Junot Díaz is at home discussing his native Hispaniola as he muses on the function of apocalypse – New Orleans, Haiti, and Japan – in our global media landscape.
“It is all bricolage for personal identity building,” says Rob Horning of N+1, providing a somewhat bleak image of the “fast fashion” industry and social media, and what can be expected from the future.
“Porn, Cyberterrorism, The Russian Mob and the Future of Literature” A piece exploring the coming insurrection: digitization – and thus democratization – of books.
Jonathan Franzen’s 2011 Kenyon commencement speech, published this weekend in the New York Times, covers love, consumerism, and narcissism in the digital age. If you’re concerned with critical reception, looks like you’re not a creator of “serious art and literature,” in Franzen’s eyes.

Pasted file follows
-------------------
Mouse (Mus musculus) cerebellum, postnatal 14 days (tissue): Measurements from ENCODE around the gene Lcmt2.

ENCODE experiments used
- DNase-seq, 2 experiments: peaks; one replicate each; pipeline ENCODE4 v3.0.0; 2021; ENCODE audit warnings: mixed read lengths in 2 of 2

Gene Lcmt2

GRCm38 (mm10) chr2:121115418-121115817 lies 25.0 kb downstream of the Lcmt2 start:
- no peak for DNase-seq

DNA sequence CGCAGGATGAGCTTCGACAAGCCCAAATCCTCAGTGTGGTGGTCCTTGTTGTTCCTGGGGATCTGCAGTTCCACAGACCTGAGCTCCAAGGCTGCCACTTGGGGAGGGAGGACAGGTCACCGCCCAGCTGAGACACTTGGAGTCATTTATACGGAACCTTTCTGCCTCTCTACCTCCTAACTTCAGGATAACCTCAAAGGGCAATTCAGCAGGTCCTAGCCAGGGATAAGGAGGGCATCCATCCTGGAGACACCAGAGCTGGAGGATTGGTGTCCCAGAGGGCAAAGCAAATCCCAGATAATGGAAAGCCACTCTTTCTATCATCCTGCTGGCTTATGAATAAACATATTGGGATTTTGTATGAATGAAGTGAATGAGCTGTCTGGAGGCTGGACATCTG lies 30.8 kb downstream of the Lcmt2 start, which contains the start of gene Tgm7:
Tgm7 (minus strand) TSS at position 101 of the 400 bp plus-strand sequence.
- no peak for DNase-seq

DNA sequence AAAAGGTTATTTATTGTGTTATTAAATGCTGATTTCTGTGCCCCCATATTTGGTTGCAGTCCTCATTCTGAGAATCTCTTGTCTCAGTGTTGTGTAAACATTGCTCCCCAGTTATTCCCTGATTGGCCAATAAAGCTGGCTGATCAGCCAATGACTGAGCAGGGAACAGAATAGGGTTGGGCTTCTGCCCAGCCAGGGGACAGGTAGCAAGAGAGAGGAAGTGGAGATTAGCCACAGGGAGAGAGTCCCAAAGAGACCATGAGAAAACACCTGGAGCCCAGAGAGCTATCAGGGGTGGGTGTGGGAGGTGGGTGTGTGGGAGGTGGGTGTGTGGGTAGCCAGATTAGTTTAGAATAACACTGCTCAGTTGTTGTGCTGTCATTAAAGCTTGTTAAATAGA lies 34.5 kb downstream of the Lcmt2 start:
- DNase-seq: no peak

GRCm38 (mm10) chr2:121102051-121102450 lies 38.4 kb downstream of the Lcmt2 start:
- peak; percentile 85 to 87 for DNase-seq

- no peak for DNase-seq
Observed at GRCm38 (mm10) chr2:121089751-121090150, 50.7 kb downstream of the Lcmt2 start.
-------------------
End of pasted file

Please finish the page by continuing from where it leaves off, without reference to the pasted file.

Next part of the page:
New York Times has a cool feature I was unaware of, letting you browse issues from 1851-1922 in all their original grandeur. Articles are also available for download as PDFs.
Argentina may be offering a $940/month pension plan for writers. Eligibility requirements include 20 years of work in “literary creation” and five published works with ISBN numbers. This bill was proposed amidst the festivities of the Buenos Aires International Book Expo, one of the biggest book expos in the world.